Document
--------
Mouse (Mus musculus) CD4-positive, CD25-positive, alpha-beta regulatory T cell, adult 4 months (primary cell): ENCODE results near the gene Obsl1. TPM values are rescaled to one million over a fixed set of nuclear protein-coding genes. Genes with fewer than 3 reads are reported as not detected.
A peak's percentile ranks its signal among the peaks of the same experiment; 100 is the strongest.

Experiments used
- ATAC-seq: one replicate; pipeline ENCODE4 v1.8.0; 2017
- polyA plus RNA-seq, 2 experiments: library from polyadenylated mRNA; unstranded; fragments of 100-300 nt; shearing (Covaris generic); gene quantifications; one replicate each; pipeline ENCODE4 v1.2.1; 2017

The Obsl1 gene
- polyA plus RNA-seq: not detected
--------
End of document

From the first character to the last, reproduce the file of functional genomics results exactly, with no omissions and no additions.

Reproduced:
Mouse (Mus musculus) CD4-positive, CD25-positive, alpha-beta regulatory T cell, adult 4 months (primary cell): ENCODE results near the gene Obsl1. TPM values are rescaled to one million over a fixed set of nuclear protein-coding genes. Genes with fewer than 3 reads are reported as not detected.
A peak's percentile ranks its signal among the peaks of the same experiment; 100 is the strongest.

Experiments used
- ATAC-seq: one replicate; pipeline ENCODE4 v1.8.0; 2017
- polyA plus RNA-seq, 2 experiments: library from polyadenylated mRNA; unstranded; fragments of 100-300 nt; shearing (Covaris generic); gene quantifications; one replicate each; pipeline ENCODE4 v1.2.1; 2017

The Obsl1 gene
- polyA plus RNA-seq: not detected